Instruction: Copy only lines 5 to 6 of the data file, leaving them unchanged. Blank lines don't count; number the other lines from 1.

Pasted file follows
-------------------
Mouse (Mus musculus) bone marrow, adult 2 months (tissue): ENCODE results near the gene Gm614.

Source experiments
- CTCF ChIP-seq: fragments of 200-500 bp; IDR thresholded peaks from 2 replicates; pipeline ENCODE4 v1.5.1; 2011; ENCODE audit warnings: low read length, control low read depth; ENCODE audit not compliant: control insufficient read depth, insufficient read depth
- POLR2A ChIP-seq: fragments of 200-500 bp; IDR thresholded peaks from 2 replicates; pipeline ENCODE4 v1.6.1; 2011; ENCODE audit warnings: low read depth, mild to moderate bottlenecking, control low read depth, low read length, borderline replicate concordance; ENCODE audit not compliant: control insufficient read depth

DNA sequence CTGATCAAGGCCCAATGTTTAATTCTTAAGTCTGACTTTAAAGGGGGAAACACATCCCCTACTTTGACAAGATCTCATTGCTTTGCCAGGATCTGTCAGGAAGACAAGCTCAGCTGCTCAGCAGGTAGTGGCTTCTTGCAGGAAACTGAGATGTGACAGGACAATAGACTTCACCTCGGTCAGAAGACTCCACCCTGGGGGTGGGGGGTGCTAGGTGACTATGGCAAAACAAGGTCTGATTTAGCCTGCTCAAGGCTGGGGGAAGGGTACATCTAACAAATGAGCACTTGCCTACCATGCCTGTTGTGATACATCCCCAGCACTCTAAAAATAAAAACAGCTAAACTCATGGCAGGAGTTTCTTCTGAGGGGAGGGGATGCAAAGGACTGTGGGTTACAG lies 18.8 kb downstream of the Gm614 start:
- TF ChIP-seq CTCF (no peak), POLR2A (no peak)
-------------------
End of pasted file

DNA sequence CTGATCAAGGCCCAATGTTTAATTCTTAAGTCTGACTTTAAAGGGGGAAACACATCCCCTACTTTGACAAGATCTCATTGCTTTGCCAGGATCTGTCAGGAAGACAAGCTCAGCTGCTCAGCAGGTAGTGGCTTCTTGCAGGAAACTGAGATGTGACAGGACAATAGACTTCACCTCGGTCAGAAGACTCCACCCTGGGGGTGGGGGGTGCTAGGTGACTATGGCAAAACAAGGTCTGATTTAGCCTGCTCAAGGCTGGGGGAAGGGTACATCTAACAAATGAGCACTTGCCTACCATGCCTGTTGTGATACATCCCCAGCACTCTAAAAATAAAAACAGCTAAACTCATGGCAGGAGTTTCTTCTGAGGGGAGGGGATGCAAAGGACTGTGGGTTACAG lies 18.8 kb downstream of the Gm614 start:
- TF ChIP-seq CTCF (no peak), POLR2A (no peak)